Pimm’s Oyster House, London, England (1840)
The Pimm’s Cup tastes like an iced tea that’s been out mowing the lawn. Earthy, refreshing, and simple to assemble, the Pimm’s Cup is made for sipping outdoors on a warm day. Bonus: its low proof means you won’t get smashed if you want to enjoy a couple. For some unknown (but brilliant) reason, these are popular in New Orleans, not just England.
Pimm’s (a gin-and-botanicals sling) was originally sold in 1840 as a digestive tonic at James Pimm’s Oyster House in London’s financial district. Over time, its popularity grew among the British elite at garden parties and sporting events, then spread around the world along with the Victorian British Empire. Thirsty for something more than the original gin version (renamed “Pimm’s #1” as the new versions appeared), its bottlings grew to Pimm’s #2 (Scotch), Pimm’s #3 (brandy), Pimm’s #4 (rum), Pimm’s #5 (rye), and Pimm’s #6 (vodka). As go empires, most of these have been discontinued, leaving just the original version to hold guard.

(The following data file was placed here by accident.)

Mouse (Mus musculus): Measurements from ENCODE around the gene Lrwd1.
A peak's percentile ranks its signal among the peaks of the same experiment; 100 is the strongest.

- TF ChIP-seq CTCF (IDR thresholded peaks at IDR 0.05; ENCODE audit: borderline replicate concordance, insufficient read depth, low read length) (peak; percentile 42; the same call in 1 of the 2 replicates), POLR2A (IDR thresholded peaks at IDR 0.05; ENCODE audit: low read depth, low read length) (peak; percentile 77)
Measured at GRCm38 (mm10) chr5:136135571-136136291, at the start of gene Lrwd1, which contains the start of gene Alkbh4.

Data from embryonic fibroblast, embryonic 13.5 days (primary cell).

Simply combine Pimm’s #1 and some lemon soda over ice and garnish with a lemon wedge and cucumber slice. Yes, cucumber – trust me. It enhances the earthy sweetness in the mix. Lemon soda can be hard to come across – look for Lorina (sweeter) or San Pellegrino (drier) brands. If you’re coming up short, a lemon-flavored mineral water like Perrier will work. As a fallback, some people mix with 7-Up or ginger ale, but these will make the drink much sweeter than intended. A Pimm’s Cup is as close to an RTD (“ready to drink”) as I’ll ever be likely to recommend.
Last time I was in England, pubs were serving these all summer (although tricked out with strawberry and mint along with the traditional lemon and cucumber) so it’s nice to see that (at least in Old Blighty), traditions still endure. Foist one of these on an unsuspecting friend and you just may begin a new tradition in your home.
Hardware: Barspoon, Jigger, Straw (optional)
Ice: Cracked ice
Glassware: Collins glass
Mixers & Liqueurs: Pimm’s #1, Lemon soda (recommended: Lorina Original French Lemonade, San Pellegrino Limonata)
Juices, Accents, & Garnishes: Lemon wedge, Cucumber slice
In a Collins glass filled with cracked ice, add:
2 oz Pimm’s #1
3 oz lemon soda
Stir well to blend and chill, then garnish with a lemon wedge and cucumber slice. Optionally, serve with a straw.